Should I Be an Insulation Worker?
Insulation workers use special materials to help maintain and control the temperature in enclosed areas. Some of their job duties include reading blueprints, installing barriers and taking measurements. Due to the nature of their work, insulation workers must often spend hours standing, sitting or kneeling in cramped spaces.
|Degree Level||Postsecondary training required; certificates or apprenticeships common|
|Licensure/Certification||Certification required for hazardous material handling|
|Experience||Varies; 1,700-2,000 hours of on-the-job training required for apprenticeships|
|Key Skills||Stamina and dexterity; familiarity with related technology such as project management and analytic software; ability to operate field-specific tools including metal cutters, utility knives, power saws, shears, and staple guns|
|Salary|| $35,040 (2015 median salary for floor, ceiling, and wall insulation workers)
$43,610 (2015 median salary for mechanical insulation workers)
Sources: U.S. Bureau of Labor Statistics, O*NET Online
Insulation workers have postsecondary training. Some complete certifications or apprenticeships. They are expected to have stamina, dexterity, and familiarity with related technology, such as project management and analytic software. They must be able to operate field-specific tools, including metal cutters, utility knives, power saws, shears and staple guns. According to the U.S. Bureau of Labor Statistics, as of 2015, the median annual salary for floor, ceiling, and wall insulation workers was $35,040 and the median annual salary for mechanical insulation workers was $43,610.
Steps to Be an Insulation Worker
What steps do I need to take to be an insulation worker?
Step 1: Choose a Specialty
Insulation workers generally fall into two categories. Floor, ceiling and wall insulation workers install insulation material in attics and other parts of homes and buildings. Mechanical insulators work with pipes in factories and other businesses. Insulators that work on floors, ceilings and walls are generally not required to obtain a formal education. A high school diploma is required for mechanical insulation workers.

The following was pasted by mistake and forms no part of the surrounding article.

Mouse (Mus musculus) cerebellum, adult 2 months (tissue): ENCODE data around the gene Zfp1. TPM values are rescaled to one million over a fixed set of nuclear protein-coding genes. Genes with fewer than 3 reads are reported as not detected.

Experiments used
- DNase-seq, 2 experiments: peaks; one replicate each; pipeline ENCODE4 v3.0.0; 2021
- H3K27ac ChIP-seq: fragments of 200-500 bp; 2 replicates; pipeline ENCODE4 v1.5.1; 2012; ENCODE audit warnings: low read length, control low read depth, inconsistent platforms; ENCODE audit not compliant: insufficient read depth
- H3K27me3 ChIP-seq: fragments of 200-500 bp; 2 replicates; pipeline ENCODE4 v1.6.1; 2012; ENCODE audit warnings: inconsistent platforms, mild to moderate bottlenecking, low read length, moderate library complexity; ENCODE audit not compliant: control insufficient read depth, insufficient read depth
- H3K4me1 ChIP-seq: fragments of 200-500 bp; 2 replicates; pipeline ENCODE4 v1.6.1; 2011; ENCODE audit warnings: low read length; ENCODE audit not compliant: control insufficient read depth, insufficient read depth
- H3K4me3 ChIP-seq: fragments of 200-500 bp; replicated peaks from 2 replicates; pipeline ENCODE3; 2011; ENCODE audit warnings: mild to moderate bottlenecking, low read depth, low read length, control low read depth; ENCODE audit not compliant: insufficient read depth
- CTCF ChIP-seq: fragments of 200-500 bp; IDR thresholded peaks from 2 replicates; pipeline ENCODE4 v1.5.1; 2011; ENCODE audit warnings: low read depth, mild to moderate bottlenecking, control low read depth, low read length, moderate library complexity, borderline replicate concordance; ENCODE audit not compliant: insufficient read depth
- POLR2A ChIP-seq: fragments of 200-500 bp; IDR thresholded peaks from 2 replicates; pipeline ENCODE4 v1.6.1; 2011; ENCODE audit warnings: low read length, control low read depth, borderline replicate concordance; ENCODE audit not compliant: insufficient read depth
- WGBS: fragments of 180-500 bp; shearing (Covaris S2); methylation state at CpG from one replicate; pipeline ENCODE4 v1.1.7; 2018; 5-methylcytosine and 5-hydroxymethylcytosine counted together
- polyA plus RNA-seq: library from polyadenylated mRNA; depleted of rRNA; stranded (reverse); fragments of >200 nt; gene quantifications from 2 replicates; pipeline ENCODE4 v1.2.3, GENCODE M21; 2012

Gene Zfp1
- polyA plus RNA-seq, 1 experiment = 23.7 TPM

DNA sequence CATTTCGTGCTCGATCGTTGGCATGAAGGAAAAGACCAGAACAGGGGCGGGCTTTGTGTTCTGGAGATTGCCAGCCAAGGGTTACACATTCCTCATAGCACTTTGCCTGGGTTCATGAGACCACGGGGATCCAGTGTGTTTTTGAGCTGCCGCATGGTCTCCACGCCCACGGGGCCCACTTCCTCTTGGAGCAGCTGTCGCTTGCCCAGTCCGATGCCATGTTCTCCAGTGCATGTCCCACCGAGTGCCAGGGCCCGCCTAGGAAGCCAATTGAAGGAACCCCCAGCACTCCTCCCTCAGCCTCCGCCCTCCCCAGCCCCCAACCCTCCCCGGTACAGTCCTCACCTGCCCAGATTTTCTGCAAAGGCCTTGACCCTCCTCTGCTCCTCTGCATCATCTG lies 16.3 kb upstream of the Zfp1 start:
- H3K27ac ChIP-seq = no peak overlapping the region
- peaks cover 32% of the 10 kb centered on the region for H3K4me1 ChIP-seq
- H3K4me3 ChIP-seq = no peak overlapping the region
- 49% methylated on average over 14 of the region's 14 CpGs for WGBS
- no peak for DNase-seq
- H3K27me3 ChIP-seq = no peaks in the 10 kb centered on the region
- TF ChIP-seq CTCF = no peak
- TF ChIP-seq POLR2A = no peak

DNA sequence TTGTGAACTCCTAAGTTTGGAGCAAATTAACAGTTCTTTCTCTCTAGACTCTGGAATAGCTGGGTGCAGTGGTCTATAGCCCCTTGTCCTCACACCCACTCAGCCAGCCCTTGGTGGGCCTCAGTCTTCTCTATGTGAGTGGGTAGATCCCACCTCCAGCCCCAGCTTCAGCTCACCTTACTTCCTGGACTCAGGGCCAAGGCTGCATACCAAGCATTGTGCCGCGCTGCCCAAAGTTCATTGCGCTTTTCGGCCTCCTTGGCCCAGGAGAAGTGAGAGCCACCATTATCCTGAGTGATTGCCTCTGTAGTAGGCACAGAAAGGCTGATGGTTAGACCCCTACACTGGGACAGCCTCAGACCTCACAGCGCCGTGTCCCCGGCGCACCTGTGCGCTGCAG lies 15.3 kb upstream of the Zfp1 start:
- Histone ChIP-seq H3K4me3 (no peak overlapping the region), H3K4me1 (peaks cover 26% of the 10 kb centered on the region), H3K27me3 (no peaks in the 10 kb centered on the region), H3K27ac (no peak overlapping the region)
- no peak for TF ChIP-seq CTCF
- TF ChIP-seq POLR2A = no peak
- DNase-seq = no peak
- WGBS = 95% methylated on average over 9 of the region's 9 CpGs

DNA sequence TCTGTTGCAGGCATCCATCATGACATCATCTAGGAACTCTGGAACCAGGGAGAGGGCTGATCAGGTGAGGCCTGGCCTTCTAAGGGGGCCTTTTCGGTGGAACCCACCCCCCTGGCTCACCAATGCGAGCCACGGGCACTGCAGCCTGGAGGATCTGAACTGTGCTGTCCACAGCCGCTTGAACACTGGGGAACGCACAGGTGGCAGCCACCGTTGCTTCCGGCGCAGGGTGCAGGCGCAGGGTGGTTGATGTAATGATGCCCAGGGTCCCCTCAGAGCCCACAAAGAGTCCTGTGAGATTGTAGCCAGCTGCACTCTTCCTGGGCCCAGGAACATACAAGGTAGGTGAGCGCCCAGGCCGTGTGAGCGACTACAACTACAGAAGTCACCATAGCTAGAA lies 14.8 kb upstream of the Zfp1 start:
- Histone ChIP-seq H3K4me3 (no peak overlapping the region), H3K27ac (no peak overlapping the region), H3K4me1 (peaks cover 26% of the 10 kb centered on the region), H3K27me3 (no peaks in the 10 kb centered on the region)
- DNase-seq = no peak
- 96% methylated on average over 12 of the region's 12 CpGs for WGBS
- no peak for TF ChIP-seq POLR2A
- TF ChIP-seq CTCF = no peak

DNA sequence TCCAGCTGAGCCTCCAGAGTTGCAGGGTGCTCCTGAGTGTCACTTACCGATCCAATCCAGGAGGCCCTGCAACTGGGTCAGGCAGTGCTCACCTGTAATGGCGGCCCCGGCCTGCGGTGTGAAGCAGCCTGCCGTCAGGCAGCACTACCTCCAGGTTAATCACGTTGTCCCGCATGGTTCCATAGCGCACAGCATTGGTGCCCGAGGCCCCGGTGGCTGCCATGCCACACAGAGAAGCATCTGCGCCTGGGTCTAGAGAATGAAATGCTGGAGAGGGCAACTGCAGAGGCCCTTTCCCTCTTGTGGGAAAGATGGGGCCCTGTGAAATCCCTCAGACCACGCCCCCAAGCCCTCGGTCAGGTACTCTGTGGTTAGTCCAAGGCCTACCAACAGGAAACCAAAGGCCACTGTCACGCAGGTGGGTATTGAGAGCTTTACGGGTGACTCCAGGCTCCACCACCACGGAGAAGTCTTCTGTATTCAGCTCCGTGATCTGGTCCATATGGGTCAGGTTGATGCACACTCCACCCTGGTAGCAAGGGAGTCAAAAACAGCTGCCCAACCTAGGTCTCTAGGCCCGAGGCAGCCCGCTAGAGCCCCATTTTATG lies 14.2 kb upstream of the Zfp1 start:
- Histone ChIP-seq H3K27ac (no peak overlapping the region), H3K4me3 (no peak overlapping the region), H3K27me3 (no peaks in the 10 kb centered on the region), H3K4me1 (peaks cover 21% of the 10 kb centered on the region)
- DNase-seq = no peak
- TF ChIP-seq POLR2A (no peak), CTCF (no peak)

Step 2: Obtain Relevant Training
Informal job training is common for most floor, ceiling and wall insulation workers. However, mechanical insulators typically complete formal apprenticeships. Apprenticeship programs combine on-the-job training with technical instruction. First aid, math and construction techniques are some topics covered in formal apprenticeship programs. Formal training can require as much as 1,700 to 2,000 hours of on-the-job training and can take up to five years depending on what type of insulation work is being done.
You will want to research the training requirements in your location. In some states, such as Minnesota, workers will need 1,000 hours of on-the-job training prior to obtaining certification. Insulation workers should make sure their apprenticeship program offers the necessary amount of training for the certification requirements.
Step 3: Earn Certification
Insulation workers who come into contact with asbestos must obtain certification through the United States Environmental Protection Agency. Some states, like Washington, require certification candidates to complete an asbestos training program and meet education and work experience requirements.
It's important to renew your certification. To keep their certification current, individuals are required to meet renewal requirements such as attending refresher courses.
Insulation workers use special materials to help maintain and control the temperature in defined areas. They have postsecondary training, stamina, and abilities to use relevant software and tools. And they earn a median annual salary of $35,040 for floor, ceiling, and wall insulation workers and $43,610 for mechanical insulation workers.